Since the Internet first came into being, the set of generic top-level domains has been fairly small. That’s about to change. Last month ICANN, the organization responsible for managing aspects of the Domain Name System root zone, announced that 1745 applications for new gTLDs had passed the initial examination stage.
Top-level domains are the part of web domain names that follow the final dot (there’s also a dot after TLDs that signify the root domain, but it’s not used in day-to-day Internet use). They are familiar to anyone who uses the Internet, and include “.com”, “.net”, and “.org”. Until a couple of years ago, TLDs were strictly controlled, but in 2011 ICANN announced that they were opening the process up for businesses and other organizations to apply for management of new TLDs.
The process of implementing the new top-level domain names is coming to its conclusion, and, in the near future we’re likely to see hundreds of new TLDs becoming available for registration by site owners, which will be a massive increase from the 30 or so previously available.
The organizations that have applied for new gTLDs include Amazon, Google, VeriSign, and a number of companies created to take advantage of the new market, like Top Level Domain Holdings. Amazon has applied for various of gTLDs that are related to their business activities, including “.author”, “.music”, and “.books”. Google applied for 96 domains that passed through the initial examination process via their own domain registry, Charlestone Road Registry. Many of Google’s applications are for domains like “.dad”, “.boo”, and “.meme”, which are expected to be opened up for public registration once the application process is complete. They also applied for gTLDs that relate to Google’s own brands, like “.youtube”, and “.goog”.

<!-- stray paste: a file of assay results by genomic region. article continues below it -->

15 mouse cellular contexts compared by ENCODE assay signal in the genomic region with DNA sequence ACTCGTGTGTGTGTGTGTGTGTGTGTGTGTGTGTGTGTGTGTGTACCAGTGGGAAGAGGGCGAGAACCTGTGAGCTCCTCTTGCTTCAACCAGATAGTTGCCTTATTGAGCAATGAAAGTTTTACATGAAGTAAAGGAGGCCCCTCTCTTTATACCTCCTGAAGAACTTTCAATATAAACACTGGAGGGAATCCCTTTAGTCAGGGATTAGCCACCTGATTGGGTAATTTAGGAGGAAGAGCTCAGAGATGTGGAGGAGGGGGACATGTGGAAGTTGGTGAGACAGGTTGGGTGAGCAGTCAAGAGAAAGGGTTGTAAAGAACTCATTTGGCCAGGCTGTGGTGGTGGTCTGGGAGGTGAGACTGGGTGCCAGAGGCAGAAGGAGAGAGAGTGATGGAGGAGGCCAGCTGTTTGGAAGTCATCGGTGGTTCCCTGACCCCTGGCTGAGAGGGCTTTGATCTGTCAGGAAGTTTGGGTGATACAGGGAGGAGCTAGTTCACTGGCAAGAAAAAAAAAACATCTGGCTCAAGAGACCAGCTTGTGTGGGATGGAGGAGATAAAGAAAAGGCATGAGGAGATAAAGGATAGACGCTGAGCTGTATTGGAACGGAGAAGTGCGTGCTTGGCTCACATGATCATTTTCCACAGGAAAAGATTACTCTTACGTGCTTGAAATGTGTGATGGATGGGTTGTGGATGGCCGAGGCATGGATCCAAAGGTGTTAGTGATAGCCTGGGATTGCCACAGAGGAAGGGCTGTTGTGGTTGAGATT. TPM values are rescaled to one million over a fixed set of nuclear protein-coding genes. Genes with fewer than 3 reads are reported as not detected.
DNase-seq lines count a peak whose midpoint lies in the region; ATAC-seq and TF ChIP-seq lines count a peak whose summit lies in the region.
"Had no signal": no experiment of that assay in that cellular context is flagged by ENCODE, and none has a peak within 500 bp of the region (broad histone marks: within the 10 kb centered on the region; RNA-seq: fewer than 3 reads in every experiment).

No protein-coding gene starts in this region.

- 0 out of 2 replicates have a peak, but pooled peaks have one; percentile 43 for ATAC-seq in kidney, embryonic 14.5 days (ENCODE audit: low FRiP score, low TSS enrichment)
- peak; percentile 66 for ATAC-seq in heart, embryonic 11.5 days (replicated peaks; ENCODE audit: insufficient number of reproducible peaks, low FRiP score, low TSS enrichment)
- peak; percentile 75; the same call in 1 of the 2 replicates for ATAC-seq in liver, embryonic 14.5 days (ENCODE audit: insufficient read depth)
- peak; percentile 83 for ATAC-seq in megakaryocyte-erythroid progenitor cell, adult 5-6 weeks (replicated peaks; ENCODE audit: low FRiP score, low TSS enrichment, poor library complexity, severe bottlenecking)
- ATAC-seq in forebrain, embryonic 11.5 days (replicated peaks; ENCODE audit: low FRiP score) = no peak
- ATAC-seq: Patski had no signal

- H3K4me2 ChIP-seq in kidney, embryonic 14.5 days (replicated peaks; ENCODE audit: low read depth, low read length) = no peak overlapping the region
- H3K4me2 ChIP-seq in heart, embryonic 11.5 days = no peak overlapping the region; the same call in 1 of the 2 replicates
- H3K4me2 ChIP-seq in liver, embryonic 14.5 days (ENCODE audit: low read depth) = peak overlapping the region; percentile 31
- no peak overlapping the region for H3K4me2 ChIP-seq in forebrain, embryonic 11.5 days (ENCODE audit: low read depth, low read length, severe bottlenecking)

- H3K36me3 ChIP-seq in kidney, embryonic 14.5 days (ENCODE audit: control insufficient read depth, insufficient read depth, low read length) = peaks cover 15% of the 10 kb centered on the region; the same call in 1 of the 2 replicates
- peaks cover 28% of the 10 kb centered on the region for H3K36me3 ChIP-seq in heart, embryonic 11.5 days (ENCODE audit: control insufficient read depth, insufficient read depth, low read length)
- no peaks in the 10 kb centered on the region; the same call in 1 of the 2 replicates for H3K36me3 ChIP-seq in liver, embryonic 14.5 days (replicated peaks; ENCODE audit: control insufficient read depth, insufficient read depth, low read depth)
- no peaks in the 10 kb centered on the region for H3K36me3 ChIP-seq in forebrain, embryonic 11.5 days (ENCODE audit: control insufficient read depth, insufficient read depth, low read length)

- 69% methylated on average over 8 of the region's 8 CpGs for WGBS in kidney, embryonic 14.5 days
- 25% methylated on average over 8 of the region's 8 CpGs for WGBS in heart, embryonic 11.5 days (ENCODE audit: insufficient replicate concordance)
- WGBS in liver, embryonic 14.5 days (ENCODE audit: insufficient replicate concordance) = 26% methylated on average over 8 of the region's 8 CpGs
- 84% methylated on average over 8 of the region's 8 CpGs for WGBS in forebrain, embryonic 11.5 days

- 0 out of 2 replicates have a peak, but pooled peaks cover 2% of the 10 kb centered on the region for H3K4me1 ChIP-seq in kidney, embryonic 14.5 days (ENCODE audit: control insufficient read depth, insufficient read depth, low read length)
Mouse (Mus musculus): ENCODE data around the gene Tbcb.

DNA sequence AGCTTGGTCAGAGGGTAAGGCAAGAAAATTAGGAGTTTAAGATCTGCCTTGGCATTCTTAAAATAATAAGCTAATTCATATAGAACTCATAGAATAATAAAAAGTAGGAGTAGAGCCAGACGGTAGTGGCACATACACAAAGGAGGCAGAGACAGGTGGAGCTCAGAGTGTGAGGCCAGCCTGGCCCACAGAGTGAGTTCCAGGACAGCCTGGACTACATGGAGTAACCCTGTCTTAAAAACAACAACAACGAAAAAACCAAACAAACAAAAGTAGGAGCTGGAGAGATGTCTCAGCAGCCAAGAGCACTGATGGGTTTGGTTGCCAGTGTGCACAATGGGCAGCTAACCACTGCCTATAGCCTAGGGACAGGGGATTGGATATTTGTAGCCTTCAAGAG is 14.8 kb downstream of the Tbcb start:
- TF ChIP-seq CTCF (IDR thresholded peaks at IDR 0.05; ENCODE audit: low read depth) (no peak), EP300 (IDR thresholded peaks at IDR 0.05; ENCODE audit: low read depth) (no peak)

Feelings about the new gTLDs are mixed among industry insiders. For domain registrars it’s an excellent opportunity to take advantage of a significantly increased market, and many feel that the traditional gTLD namespace has become too crowded. It’s very difficult to get hold of a decent short “.com” TLD, because most of them are already registered and in use. Those that aren’t in use are being held by individuals and companies that ask for large amounts of money to transfer their ownership.
On the other hand, Esther Dyson, who was the founding chairperson of ICANN, believes that the new gTLDs are not beneficial to the technical infrastructure of the Internet and are more likely to be of value to marketers. Other objections to the new gTLDs focus of the fact that the application process was prohibitively expensive, in effect excluding all but those with the deepest pockets.
You can check who has applied for which gTLDs over on the ICANN site. Let us know what you think about the new gTLDs in the comments below.